An ordinance being considered by the Paonia board of trustees could limit the number of marijuana plants grown at a single residence to six while allowing for 12 plants to be grown for medicinal purposes. But in enforcing the ordinance, how can police officers differentiate between plants grown for medicinal use and those grown for recreational use?
And what if the plants growing are actually hemp, which is regulated under agricultural laws?
Those were just some of the concerns that arose from a recent public meeting to discuss the draft ordinance, which was originally up for consideration at the Sept. 26 board meeting but was tabled to give the public and trustees more time to consider its implications.
The meeting was sparsely attended, which could have been due to a lack of interest, or to the fact that it coincided with game seven of the World Series.
Trustees and town governmental affairs/public safety committee members Suzanne Watson and Barry Pennell hosted the meeting. Police Chief Neil Ferguson and town attorney Bo Nerlin were present to answer questions.
The ordinance mirrors a new state law slated to go into effect Jan. 1. Under House Bill 1220, the state will cap recreational growers at 12 plants per residential property, and growers of licensed medicinal growers and caregivers at 24. The bill allows for local municipalities to enact more strict rules.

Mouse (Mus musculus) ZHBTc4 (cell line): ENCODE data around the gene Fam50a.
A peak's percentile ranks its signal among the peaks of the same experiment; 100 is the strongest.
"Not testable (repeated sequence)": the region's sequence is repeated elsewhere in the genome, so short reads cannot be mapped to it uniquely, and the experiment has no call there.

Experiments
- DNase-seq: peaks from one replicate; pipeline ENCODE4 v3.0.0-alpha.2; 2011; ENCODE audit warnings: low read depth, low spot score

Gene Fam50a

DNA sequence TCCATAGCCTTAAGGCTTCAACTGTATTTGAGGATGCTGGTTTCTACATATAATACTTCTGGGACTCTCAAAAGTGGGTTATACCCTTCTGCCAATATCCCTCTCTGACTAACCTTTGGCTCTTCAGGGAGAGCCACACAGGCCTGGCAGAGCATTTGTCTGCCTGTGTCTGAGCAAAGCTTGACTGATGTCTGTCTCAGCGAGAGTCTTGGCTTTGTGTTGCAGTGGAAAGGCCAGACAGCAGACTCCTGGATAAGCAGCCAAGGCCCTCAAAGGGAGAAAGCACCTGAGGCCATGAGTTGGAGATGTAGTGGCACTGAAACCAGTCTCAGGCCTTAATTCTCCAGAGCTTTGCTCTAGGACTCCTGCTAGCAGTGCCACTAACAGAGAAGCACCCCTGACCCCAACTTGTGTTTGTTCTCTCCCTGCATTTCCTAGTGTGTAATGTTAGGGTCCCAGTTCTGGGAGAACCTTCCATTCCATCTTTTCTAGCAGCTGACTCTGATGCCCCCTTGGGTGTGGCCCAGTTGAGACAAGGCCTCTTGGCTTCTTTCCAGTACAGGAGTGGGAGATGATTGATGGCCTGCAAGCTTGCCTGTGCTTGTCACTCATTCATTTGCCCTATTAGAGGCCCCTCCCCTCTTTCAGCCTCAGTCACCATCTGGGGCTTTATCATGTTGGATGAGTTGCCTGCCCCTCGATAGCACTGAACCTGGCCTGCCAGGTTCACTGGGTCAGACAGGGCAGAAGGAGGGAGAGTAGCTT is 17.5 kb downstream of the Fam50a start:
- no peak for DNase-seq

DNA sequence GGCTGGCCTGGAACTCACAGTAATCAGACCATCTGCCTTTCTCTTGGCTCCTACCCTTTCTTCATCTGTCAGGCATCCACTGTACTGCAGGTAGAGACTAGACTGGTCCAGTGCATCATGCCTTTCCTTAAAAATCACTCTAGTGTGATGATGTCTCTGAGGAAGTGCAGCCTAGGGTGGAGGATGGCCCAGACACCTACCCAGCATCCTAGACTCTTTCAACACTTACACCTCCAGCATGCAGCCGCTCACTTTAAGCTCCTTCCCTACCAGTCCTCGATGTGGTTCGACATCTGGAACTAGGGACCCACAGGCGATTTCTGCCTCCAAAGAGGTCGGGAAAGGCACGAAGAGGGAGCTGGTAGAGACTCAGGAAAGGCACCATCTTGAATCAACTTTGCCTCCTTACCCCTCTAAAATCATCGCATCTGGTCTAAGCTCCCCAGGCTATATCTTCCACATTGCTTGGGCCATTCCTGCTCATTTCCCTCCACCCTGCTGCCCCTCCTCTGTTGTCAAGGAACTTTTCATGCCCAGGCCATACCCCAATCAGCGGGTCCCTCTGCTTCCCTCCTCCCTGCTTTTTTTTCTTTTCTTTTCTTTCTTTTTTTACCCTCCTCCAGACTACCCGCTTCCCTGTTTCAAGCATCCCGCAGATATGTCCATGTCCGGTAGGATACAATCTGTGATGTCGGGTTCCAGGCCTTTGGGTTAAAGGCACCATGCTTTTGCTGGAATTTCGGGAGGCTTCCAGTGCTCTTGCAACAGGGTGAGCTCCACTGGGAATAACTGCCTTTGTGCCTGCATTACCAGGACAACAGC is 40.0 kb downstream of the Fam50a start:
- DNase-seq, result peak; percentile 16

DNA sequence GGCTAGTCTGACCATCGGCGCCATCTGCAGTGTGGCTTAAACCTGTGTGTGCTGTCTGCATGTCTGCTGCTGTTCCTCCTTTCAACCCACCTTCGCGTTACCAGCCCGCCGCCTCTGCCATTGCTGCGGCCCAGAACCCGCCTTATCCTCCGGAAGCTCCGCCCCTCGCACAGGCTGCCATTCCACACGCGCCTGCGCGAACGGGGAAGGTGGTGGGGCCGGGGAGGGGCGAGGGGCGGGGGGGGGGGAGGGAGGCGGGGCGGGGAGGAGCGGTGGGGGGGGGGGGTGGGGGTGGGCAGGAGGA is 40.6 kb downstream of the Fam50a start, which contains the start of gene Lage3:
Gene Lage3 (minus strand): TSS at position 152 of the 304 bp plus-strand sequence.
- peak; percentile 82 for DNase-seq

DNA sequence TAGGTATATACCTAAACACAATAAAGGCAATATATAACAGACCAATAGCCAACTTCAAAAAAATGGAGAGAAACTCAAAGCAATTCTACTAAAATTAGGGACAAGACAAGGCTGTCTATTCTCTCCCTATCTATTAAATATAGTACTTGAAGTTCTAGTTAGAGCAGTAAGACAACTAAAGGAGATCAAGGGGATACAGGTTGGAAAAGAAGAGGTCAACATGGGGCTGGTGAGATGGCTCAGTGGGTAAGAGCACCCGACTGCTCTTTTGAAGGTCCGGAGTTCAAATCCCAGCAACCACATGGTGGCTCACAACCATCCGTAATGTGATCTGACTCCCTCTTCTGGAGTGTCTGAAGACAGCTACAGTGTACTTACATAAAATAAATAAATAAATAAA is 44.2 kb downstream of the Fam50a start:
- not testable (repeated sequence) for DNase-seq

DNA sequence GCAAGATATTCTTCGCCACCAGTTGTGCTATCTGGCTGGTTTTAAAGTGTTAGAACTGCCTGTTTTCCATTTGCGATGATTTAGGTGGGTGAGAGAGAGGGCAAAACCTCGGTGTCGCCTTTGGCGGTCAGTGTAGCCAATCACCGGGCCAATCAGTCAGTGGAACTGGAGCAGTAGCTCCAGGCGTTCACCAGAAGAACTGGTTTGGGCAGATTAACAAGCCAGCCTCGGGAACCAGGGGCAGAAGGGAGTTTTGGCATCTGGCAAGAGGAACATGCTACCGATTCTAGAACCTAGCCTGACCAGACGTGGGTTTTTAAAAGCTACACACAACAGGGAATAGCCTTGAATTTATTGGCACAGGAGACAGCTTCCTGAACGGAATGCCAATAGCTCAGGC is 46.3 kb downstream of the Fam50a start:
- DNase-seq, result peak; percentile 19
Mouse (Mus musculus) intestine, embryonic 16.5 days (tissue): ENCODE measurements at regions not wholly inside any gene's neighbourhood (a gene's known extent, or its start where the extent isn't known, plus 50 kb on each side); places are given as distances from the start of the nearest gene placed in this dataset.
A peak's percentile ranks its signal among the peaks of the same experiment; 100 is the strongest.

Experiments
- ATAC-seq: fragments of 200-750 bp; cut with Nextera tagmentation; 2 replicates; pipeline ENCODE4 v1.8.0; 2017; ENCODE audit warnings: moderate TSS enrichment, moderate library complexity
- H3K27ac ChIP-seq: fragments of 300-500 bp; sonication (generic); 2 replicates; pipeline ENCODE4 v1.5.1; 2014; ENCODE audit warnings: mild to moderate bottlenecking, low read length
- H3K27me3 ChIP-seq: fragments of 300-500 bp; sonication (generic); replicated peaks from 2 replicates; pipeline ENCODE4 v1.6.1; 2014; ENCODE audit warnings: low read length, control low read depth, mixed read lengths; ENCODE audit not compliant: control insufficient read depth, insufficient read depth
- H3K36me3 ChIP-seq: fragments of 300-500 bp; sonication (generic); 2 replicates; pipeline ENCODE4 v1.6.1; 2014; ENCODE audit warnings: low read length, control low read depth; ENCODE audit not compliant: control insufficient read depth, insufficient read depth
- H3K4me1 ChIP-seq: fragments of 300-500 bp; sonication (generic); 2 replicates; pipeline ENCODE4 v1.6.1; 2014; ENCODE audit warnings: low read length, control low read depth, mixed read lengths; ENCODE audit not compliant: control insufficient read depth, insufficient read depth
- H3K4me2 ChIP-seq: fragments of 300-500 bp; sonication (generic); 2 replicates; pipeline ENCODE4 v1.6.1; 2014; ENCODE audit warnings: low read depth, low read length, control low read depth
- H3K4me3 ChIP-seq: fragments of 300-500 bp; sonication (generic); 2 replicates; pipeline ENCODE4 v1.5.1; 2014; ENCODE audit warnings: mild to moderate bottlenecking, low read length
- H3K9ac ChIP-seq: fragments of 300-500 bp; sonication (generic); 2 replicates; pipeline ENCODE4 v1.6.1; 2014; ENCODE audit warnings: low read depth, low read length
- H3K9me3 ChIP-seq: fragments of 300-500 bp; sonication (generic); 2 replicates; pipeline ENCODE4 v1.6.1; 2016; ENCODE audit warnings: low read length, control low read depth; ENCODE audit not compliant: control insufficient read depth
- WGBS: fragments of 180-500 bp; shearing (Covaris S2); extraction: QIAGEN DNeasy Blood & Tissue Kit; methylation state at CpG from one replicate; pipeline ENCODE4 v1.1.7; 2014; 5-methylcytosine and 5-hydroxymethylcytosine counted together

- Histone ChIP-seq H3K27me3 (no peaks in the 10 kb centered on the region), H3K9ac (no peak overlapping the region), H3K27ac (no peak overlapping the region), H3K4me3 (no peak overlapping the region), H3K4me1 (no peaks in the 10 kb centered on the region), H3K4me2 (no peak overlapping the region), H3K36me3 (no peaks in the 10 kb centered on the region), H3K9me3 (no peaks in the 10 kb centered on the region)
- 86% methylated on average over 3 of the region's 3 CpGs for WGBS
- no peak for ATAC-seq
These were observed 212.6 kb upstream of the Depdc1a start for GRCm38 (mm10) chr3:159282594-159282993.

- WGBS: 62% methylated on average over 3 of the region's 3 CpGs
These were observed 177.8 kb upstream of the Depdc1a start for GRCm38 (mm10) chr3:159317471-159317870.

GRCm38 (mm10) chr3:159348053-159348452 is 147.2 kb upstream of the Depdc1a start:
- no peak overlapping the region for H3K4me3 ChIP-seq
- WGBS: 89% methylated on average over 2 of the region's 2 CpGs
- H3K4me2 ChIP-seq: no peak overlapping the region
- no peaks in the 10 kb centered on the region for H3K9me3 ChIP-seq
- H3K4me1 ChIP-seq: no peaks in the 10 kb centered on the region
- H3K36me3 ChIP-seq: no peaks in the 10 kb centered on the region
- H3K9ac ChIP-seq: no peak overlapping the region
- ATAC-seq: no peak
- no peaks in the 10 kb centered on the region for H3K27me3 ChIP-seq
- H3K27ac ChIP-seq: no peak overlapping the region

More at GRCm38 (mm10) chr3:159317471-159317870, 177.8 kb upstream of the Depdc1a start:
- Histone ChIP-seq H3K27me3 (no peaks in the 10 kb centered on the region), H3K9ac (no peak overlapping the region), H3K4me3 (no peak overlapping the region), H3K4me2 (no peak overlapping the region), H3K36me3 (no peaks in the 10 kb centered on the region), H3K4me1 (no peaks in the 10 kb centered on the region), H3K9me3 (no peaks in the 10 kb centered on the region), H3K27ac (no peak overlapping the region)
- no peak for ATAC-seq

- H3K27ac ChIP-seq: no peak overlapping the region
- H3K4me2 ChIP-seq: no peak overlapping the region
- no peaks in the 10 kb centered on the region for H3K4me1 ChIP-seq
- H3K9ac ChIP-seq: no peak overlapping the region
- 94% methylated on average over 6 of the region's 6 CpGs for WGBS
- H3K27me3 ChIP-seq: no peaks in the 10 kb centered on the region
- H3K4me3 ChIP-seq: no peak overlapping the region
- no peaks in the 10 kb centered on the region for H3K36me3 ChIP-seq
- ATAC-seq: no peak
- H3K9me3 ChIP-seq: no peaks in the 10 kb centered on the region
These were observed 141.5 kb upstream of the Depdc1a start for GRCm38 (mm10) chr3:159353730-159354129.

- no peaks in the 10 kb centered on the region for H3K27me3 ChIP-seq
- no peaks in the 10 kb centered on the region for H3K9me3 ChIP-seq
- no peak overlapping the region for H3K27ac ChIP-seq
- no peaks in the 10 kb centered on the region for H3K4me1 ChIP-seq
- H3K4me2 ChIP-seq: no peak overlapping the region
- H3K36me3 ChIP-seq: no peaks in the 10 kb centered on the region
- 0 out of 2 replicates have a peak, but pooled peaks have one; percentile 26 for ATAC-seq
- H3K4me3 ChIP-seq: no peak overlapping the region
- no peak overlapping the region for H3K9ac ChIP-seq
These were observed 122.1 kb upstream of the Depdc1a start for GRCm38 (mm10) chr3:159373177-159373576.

Under the town ordinance, plants must be grown in an enclosed and locked structure as required under the state Constitution following passage of Amendment 64 in 2012. Structures must also comply with local building, fire and zoning codes and must meet setback and height requirements.
If the current draft ordinance is passed, violations would result in a $250 fine for a first offense and a court summons for each additional offense. Based on comments he's heard from constituents and at the meeting, Pennell suggested allowing the maximum 12 plants, regardless of intended use, and doubling the initial fine. That way there is no confusion over the intended use, and the higher fine could deter violations, said Pennell
Chief Ferguson explained that the ordinance is as much about protecting growers as it is about protecting the general public. Three years ago when the department began enforcing residential grows, they handled numerous reports of break-ins and thefts of plants. In the pat two years, said Ferguson, as more people are following the law, reports of theft have averaged about six per year.
No actions were allowed to be taken at the meeting, but Pennell called it a good first step in determining what is best for the citizens. "We want to hear from people" about the issue, said Pennell.
Trustees are scheduled to consider the ordinance at the Nov. 28 board meeting.